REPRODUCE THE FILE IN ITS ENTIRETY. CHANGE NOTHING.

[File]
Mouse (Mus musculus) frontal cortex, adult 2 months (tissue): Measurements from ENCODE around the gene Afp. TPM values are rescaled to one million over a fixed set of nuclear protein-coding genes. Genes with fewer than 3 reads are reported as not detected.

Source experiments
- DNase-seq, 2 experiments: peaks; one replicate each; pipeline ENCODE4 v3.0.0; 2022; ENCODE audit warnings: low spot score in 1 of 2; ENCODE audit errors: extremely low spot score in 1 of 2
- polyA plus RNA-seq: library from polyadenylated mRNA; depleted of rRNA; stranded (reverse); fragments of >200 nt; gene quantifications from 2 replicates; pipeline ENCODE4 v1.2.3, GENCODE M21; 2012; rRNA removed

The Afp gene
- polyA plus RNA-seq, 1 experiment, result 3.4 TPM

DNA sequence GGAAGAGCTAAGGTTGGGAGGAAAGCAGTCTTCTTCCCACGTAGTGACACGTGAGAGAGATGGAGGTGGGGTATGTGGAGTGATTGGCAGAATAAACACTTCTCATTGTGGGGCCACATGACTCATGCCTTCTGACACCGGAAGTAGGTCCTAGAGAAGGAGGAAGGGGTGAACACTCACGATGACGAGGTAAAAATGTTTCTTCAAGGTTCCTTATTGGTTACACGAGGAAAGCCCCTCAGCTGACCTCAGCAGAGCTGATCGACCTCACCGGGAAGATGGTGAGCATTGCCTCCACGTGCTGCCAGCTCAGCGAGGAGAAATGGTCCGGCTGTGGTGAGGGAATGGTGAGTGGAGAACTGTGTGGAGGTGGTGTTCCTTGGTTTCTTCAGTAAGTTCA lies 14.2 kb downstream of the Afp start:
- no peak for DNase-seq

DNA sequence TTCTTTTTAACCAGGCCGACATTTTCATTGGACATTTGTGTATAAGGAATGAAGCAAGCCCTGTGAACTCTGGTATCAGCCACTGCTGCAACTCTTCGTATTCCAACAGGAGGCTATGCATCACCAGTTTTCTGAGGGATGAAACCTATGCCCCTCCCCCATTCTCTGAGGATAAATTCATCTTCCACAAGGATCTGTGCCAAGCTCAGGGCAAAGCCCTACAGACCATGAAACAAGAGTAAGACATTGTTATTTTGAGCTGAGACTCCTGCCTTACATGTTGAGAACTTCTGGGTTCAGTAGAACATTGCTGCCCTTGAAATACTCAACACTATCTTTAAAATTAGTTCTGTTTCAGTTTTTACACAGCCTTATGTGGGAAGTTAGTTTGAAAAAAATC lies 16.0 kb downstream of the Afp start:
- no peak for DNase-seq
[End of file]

Mouse (Mus musculus) frontal cortex, adult 2 months (tissue): Measurements from ENCODE around the gene Afp. TPM values are rescaled to one million over a fixed set of nuclear protein-coding genes. Genes with fewer than 3 reads are reported as not detected.

Source experiments
- DNase-seq, 2 experiments: peaks; one replicate each; pipeline ENCODE4 v3.0.0; 2022; ENCODE audit warnings: low spot score in 1 of 2; ENCODE audit errors: extremely low spot score in 1 of 2
- polyA plus RNA-seq: library from polyadenylated mRNA; depleted of rRNA; stranded (reverse); fragments of >200 nt; gene quantifications from 2 replicates; pipeline ENCODE4 v1.2.3, GENCODE M21; 2012; rRNA removed

The Afp gene
- polyA plus RNA-seq, 1 experiment, result 3.4 TPM

DNA sequence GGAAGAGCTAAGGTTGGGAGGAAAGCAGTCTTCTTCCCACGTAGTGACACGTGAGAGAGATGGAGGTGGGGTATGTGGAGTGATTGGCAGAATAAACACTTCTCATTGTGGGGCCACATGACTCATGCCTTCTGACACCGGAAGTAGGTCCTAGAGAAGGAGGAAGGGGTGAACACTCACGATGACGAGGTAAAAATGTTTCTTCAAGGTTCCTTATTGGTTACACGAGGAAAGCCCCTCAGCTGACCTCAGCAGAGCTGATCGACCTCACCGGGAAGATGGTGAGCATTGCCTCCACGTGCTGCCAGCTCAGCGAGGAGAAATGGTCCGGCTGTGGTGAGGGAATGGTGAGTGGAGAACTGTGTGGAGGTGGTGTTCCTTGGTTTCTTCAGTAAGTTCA lies 14.2 kb downstream of the Afp start:
- no peak for DNase-seq

DNA sequence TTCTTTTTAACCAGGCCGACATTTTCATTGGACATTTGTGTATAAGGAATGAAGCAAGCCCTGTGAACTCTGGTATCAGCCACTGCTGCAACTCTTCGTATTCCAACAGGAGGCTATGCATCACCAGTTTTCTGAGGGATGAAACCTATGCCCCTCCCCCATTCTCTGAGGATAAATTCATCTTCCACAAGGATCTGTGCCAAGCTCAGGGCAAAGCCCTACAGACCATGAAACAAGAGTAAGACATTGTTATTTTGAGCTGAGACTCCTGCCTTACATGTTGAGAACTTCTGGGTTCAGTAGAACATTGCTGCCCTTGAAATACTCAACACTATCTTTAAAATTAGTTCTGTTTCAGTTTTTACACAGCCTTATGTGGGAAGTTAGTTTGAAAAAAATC lies 16.0 kb downstream of the Afp start:
- no peak for DNase-seq